According to a recent New Yorker profile, President Donald Trump believes humans are like non-rechargeable batteries and that exercise depletes them of their finite capacity for energy. He also said that any exercise besides golf is ineffective. This is, of course, not how the human body works.
The main flaw in Trump’s thinking is that he “fails to account for several inborn capacities our body possesses that make it one of, if not the greatest, machines on Earth,” Dr. Michael Jonesco, a sports medicine and orthopedics specialist at Ohio State University, told Live Science “Our bodies are so complex, it’s incredibly difficult to describe its unrivaled efficiency and adaptability.”
That a sedentary lifestyle is detrimental to one’s health is about as settled as science can get. Research published in JAMA Internal Medicine recently pooled data from six separate studies covering 661,137 participants and found that those who exercised for at least 150 minutes per week were 31 percent less likely to die across a 14-year period. And the show-offs who worked out for 450 minutes per week were 39 percent less likely to die prematurely (yet, probably more likely to be told “get a job”). Many other studies have confirmed that exercise may reduce the risk of several debilitating diseases, including type 2 diabetes, Alzheimer’s, dementia, depression, and even certain types of cancers.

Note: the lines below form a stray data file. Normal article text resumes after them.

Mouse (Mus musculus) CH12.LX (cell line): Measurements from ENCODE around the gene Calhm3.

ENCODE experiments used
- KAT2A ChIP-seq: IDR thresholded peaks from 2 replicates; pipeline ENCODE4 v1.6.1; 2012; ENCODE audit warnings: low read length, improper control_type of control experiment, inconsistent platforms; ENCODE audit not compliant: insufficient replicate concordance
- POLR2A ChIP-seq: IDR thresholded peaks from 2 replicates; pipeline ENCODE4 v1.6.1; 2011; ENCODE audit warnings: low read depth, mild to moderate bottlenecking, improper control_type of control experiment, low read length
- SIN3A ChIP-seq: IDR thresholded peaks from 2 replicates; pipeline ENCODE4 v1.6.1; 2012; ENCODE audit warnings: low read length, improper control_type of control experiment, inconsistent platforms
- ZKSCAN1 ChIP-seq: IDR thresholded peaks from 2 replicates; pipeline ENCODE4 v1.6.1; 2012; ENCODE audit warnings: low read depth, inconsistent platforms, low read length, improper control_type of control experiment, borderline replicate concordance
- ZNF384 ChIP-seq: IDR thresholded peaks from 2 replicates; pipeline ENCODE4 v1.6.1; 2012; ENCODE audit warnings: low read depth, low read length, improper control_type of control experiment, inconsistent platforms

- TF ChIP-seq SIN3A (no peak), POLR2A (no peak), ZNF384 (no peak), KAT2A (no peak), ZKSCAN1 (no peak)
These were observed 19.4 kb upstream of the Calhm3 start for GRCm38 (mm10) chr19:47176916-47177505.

In 2015, Trump told reporters that he doesn’t work out much because of the long-term toll regular exercise has on the body.
“All my friends who work out all the time, they’re going for knee replacements, hip replacements, they’re a disaster,” Trump said, clarifying that he exerts himself fully every time he stands in front of an audience. ‘‘That’s exercise.’’